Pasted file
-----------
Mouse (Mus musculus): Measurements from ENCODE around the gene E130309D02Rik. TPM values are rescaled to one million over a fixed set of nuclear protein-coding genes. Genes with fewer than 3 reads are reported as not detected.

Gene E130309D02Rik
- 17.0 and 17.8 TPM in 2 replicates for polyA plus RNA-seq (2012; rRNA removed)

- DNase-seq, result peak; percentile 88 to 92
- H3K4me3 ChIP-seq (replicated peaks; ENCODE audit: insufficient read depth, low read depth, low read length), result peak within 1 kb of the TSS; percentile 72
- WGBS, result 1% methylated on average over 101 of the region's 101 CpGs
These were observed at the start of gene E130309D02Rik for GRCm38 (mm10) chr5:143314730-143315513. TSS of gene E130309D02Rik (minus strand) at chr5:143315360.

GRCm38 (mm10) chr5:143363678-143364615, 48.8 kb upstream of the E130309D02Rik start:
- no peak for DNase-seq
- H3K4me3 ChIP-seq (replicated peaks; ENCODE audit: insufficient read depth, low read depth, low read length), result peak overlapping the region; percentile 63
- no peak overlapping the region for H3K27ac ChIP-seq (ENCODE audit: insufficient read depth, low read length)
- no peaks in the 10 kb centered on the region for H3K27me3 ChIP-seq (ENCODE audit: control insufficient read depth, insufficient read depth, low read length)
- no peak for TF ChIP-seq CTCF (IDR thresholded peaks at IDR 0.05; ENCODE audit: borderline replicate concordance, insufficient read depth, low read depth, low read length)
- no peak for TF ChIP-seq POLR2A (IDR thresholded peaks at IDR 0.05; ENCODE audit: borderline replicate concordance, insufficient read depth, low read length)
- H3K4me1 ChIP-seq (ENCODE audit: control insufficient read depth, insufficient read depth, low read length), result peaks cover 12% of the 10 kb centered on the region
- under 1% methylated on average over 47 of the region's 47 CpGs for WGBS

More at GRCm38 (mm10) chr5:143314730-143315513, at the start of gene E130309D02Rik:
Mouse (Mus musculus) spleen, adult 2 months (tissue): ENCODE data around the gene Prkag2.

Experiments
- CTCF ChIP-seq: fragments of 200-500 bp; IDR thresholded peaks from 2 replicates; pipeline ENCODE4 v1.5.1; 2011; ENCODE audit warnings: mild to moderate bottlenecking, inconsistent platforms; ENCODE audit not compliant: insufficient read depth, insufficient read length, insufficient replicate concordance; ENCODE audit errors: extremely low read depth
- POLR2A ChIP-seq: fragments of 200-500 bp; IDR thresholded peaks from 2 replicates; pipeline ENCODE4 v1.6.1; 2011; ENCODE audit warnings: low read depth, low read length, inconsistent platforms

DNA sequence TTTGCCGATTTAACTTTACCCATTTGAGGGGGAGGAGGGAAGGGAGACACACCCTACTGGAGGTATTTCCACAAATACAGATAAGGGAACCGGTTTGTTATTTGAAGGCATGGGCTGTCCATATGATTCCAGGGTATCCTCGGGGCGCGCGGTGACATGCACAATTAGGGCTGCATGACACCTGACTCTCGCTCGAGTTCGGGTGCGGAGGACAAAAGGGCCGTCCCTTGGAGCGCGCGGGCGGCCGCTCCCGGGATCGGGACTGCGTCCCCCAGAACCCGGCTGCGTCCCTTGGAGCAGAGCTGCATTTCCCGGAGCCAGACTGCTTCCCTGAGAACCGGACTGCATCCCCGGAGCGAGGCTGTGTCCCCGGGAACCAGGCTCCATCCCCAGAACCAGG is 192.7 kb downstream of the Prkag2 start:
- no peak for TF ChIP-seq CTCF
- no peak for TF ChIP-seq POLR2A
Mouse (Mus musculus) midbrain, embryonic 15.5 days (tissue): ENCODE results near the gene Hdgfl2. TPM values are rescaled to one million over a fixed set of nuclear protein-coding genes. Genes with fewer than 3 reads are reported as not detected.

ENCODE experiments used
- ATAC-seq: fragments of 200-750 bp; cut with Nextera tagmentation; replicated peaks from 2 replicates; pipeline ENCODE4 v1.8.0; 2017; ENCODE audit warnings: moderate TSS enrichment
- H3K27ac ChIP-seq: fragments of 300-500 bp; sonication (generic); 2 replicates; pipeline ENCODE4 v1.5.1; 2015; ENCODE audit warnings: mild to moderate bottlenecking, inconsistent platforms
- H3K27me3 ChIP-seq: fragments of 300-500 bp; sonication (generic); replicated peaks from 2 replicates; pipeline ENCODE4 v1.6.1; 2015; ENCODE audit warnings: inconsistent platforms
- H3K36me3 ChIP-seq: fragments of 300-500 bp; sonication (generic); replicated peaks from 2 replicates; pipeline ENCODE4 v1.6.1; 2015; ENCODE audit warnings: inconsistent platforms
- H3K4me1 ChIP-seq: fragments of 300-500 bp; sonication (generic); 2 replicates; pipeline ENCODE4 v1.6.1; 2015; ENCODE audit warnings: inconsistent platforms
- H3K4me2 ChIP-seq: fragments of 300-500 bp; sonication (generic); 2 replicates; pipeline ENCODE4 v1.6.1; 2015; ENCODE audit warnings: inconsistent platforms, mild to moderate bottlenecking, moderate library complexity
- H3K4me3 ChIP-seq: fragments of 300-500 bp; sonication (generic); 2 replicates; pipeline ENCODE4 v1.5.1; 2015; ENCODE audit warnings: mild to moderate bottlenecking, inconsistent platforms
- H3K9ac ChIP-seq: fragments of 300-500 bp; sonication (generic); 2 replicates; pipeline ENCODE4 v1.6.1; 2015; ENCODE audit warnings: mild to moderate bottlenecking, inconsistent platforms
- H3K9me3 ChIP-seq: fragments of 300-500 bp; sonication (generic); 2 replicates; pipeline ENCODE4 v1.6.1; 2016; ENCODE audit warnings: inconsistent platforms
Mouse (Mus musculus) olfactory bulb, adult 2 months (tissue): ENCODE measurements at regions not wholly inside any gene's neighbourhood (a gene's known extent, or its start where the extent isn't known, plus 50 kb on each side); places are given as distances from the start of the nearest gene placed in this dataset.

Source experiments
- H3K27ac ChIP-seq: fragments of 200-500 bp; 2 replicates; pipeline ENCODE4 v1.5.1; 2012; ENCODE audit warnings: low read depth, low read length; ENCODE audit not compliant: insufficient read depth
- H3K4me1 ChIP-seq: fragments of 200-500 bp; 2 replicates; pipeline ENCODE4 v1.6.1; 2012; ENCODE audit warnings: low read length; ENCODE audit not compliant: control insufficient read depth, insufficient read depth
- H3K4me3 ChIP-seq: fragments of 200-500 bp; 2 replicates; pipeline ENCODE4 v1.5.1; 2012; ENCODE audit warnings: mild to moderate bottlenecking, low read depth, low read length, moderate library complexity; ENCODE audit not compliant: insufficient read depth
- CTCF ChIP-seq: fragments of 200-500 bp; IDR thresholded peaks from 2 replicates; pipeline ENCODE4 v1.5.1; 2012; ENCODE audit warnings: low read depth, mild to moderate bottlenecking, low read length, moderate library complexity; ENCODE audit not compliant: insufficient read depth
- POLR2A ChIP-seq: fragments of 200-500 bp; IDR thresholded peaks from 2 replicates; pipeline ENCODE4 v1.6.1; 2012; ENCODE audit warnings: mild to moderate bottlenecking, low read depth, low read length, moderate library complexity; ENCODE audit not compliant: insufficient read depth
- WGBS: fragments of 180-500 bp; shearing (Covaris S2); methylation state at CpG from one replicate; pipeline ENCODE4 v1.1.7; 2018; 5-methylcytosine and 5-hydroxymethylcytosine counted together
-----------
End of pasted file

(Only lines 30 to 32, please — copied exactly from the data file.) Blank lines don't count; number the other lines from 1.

- H3K36me3 ChIP-seq: fragments of 300-500 bp; sonication (generic); replicated peaks from 2 replicates; pipeline ENCODE4 v1.6.1; 2015; ENCODE audit warnings: inconsistent platforms
- H3K4me1 ChIP-seq: fragments of 300-500 bp; sonication (generic); 2 replicates; pipeline ENCODE4 v1.6.1; 2015; ENCODE audit warnings: inconsistent platforms
- H3K4me2 ChIP-seq: fragments of 300-500 bp; sonication (generic); 2 replicates; pipeline ENCODE4 v1.6.1; 2015; ENCODE audit warnings: inconsistent platforms, mild to moderate bottlenecking, moderate library complexity